How is your Walk Score calculated?

Tuesday Nov 19th, 2019


Some homeowners like to brag about their big backyards or their spacious closets. Some like to boast about their home’s “walkability”. Walk Score is a website developed by urban planning experts that numerically ranks addresses based on how accessible it is by foot to essential stores and services. Scores range from 0 to 100 and yours can be found at


These scores don’t just determine the home’s proximity to a grocery store or park. They play a big role when it comes time to selling your home since a high Walk Score can boost your property’s value and lure prospective buyers. It’s common to find walkability information on most property listings.

Here’s an insight into how the Walk Score methodology works.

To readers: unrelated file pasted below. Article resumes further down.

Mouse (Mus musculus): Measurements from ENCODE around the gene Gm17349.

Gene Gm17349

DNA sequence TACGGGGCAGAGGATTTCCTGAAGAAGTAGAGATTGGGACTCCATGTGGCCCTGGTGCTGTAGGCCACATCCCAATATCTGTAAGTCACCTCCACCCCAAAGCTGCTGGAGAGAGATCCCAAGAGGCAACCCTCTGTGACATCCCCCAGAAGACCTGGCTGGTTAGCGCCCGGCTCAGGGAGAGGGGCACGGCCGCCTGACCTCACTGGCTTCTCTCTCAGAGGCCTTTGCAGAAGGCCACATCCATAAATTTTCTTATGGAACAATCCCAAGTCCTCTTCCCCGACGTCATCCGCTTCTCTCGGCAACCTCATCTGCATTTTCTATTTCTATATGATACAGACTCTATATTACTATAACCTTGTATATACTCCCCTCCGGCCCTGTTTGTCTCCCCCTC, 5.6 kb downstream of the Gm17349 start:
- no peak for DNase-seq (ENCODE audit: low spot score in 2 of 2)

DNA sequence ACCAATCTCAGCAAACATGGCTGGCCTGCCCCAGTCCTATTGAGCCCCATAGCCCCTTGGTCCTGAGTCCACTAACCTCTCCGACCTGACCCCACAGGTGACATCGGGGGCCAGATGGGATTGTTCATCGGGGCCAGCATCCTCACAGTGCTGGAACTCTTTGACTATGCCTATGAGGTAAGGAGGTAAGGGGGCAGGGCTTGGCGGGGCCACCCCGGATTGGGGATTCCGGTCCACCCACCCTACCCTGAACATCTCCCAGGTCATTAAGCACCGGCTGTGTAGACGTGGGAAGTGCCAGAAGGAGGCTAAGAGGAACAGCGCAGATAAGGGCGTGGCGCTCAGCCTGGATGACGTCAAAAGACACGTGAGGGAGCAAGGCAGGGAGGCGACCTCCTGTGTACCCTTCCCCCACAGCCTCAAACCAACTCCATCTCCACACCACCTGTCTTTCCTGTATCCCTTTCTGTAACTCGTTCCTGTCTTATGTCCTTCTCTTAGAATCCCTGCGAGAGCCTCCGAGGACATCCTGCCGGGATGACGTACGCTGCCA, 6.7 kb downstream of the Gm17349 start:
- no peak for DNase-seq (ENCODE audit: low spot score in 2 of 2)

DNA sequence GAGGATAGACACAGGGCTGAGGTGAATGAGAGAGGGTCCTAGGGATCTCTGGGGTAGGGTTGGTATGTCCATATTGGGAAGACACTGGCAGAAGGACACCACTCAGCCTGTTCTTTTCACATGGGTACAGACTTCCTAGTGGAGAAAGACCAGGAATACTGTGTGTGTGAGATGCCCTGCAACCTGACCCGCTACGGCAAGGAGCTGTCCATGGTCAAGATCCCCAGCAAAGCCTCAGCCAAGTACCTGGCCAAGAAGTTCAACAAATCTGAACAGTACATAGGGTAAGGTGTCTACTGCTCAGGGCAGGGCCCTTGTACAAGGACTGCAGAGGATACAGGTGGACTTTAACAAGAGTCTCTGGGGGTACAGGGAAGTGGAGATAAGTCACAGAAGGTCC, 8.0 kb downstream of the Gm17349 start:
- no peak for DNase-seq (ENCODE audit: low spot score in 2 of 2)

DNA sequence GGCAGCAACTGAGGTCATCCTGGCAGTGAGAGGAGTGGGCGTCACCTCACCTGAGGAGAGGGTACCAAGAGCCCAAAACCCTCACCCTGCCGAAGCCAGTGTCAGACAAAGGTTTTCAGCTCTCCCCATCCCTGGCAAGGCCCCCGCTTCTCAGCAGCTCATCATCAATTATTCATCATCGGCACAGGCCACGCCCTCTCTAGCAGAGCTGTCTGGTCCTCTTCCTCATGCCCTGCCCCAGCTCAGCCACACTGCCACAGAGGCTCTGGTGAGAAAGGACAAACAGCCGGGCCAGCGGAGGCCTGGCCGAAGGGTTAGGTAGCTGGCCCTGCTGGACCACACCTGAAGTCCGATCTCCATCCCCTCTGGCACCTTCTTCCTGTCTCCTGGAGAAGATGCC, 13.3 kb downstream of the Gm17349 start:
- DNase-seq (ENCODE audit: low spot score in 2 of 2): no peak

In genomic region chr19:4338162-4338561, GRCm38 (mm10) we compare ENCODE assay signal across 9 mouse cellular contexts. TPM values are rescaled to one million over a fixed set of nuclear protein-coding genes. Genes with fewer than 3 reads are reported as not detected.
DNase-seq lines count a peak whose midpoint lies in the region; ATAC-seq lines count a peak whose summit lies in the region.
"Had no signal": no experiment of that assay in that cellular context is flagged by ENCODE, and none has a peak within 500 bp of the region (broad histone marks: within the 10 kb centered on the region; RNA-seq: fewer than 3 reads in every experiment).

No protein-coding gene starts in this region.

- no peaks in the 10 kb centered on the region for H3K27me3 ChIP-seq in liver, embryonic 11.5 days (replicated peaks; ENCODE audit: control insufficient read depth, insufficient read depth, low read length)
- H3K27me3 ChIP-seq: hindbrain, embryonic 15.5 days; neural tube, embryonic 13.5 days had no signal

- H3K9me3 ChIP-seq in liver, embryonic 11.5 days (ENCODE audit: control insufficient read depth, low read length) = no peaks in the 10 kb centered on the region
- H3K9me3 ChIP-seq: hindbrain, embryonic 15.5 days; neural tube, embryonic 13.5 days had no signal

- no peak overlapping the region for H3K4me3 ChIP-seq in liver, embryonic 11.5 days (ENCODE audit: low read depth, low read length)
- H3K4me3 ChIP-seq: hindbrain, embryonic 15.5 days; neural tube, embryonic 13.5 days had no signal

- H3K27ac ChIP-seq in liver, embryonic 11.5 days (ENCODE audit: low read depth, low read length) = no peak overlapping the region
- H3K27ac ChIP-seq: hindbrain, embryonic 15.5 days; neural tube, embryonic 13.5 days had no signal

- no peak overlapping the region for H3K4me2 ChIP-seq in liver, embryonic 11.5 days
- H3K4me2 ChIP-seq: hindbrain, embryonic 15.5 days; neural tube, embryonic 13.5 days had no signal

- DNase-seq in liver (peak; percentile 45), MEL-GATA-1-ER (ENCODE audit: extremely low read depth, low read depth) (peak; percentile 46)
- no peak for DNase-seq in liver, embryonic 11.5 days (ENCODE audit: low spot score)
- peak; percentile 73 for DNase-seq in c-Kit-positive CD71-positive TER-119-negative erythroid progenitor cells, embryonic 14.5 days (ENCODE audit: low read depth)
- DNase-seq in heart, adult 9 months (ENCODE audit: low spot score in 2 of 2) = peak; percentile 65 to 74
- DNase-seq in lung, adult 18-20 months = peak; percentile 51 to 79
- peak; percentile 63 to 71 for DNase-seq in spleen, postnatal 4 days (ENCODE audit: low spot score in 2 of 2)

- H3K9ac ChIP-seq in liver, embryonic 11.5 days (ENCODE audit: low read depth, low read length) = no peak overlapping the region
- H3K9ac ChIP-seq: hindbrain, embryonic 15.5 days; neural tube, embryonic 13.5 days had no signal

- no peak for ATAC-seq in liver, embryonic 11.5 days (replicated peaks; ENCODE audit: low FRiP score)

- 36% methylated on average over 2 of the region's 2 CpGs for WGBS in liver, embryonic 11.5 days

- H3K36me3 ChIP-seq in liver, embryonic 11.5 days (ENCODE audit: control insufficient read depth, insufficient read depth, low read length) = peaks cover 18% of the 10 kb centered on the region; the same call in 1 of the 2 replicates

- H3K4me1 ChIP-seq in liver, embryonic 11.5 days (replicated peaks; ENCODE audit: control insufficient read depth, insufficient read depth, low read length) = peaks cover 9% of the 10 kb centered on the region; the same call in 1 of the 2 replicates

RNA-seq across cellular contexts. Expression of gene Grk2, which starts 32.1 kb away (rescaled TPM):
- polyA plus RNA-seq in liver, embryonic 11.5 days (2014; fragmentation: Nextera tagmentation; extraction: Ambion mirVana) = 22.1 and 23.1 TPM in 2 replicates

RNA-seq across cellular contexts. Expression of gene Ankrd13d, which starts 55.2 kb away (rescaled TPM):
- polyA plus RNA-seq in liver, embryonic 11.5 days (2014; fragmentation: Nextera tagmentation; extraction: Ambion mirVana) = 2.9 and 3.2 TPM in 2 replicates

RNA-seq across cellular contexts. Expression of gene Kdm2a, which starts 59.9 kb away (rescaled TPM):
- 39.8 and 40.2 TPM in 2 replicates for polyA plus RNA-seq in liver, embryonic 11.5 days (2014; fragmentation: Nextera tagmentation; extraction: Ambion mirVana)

Distance to Amenities

The Walk Score algorithm analyzes hundreds of walking routes to nearby amenities in each category, such as restaurants, groceries, schools and parks. Then it awards points based on the distance. Maximum points are awarded for properties within a five-minute walk (or 0.4 kilometres) to amenities, while zero points are given if it takes more than 30 minutes (or 1.6 kilometres).

 Pedestrian Friendliness

The methodology also looks at popular density and road metrics such as block length and the number of intersections along the route. Currently, the five most pedestrian-friendly cities are Vancouver, Toronto, Montreal, Mississauga, and Ottawa.

Walk Score Categories

There are five Walk Score categories your house could fall into. Scores between 90 and 100 mean you’re living in a “walker’s paradise.”Scores of 70 to 89 are considered “very walkable,” where most errands can be accomplished by foot. Scores of 50 to 69 are “somewhat walkable” and 25 to 49 are deemed “car-dependent.”Finally scores of 0 to 24 means a car is required to carry out all errands.

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